Dreher was busy in her non-writing life, as well. She was the co-founder (and, for the past seven years, president and clinical director) of Sunrise Amanacer, Inc., a non-profit organization concerned with the mental and physical health of underserved and non-English-speaking people. I like to think that the different facets of her life fed her creative mind, and allowed us a glimpse of who she may have been and the many possibilities there are for seeing each other and for those we don’t know. The prism of shared humanity offers many different views. I think Dreher’s was wide, encompassing, and always compassionate.

You can find her mysteries, plays, and novel at New Victoria Publishers here.

If you’d like to leave a comment in her memorial register, go here.
NOTE: you may have to cut and paste the link. Here it is:
If that doesn’t work, go to and type Dreher into their search function, upper right. My apologies; the site may require that you clear your cache or refresh your browser to get to her page.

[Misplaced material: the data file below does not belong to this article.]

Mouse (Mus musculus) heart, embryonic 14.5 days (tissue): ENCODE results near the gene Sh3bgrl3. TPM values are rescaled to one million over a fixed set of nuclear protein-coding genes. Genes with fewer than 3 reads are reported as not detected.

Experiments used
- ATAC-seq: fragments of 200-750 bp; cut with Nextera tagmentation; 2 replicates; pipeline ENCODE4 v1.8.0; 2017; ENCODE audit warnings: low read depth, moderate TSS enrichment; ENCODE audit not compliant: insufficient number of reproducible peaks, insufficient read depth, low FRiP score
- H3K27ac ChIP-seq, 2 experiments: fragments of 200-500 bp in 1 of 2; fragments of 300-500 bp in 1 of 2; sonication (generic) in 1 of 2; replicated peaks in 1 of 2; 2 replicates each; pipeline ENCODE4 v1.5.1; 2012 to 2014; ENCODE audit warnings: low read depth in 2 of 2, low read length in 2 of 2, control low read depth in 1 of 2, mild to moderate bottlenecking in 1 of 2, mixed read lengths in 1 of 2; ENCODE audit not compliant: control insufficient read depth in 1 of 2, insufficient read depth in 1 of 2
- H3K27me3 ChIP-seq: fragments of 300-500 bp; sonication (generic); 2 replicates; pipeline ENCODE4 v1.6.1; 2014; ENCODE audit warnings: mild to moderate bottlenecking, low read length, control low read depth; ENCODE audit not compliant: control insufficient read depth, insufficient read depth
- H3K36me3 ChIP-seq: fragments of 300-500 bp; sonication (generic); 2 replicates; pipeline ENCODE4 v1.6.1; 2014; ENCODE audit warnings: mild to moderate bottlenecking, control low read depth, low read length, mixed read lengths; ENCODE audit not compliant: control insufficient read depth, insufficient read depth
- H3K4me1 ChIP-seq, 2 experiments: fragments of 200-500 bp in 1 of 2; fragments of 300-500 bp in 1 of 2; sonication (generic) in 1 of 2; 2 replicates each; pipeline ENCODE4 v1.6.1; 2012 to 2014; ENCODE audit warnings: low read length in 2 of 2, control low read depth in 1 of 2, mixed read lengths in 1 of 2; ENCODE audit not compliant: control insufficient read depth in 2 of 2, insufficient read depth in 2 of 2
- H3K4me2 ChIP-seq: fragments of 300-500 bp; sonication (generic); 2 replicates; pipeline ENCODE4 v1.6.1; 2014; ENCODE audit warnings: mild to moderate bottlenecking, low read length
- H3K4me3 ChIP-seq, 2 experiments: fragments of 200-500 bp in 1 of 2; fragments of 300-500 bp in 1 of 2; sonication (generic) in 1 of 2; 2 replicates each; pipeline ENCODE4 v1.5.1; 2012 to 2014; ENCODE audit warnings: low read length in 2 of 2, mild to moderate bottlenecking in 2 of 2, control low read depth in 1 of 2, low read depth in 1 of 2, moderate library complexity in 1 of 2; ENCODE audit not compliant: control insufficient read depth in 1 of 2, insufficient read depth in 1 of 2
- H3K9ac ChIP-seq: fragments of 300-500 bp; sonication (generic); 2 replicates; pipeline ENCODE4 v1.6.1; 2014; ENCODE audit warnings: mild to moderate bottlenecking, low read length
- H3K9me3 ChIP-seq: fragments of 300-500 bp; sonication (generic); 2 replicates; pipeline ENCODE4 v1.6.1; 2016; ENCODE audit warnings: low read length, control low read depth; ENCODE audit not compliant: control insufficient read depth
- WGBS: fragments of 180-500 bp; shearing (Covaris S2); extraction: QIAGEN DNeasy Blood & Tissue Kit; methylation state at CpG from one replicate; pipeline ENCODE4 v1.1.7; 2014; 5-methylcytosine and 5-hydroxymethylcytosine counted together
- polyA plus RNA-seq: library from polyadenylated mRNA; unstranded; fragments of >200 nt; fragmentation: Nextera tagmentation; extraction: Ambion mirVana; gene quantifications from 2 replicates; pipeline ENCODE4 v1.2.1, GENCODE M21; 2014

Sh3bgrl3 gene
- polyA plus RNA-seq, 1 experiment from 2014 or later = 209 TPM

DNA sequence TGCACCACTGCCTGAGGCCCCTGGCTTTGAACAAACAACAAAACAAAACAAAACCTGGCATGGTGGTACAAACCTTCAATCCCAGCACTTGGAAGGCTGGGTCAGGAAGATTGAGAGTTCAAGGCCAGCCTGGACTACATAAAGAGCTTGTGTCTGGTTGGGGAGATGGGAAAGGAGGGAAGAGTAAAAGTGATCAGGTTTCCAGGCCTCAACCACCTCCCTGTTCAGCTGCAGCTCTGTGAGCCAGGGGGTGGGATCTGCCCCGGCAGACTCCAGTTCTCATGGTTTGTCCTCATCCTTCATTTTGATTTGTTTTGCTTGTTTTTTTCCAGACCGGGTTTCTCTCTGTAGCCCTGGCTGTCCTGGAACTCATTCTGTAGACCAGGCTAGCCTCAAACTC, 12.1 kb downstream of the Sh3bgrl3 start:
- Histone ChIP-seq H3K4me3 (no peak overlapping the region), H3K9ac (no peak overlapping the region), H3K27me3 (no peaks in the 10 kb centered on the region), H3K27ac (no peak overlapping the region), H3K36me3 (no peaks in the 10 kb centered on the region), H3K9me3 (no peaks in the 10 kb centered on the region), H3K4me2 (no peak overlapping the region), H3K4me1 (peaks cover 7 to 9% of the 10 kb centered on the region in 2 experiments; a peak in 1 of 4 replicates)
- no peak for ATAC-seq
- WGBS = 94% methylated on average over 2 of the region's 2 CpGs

I love action movies, tropes n’ all

Hey, kids–

I’ll just own it right now. I want to see the movie Lockout (which opened today). Here’s the trailer:


I saw it advertised on the ol’ boob tube and the generic male voiceover called it a cross between Bladerunner (one of my faves) and Die Hard. The basic premise of Lockout is that there’s a seriously hardcore prison orbiting Earth, where the scariest criminals are housed.

OH, yeah. Those are a couple of good ingredients for a major action, butt-kicking, big ol’ American blockbuster hootenanny.

Let’s see how many action movie tropes we can pick out in the trailer alone.

Join me for some trope-hunting…

Here’s what I came up with:
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Fall-ish and it’s CHILE TIME

Hi, kids–

I know. Usually I do zombie Saturday, but today I thought I’d digress a bit from that and talk a little about some other interesting (hopefully) things.

First, I’ve got an interview with fab author Lori Lake posted over at Women and Words. If you’re not familiar with her work, I highly recommend you check it out. She’s an awesome craftswoman in terms of structure, and her plots and characters are always strong, and always a slice of life.

All right. With regard to fall, this is my fave season, no matter where I am. I’m from New Mexico and though I’m not currently living there (not yet!) at the moment, one of the best things about fall in that stateis that the chile harvest comes in and local vendors and grocery stores put roasters out front. So you go get yourself a big-ass bag of chile (like, a big gunny sack full) for around $20-$30 and the vendor/grocery store employee roasts it for you.

source: New Mexico Department of Agriculture

Hungry for more? Read on!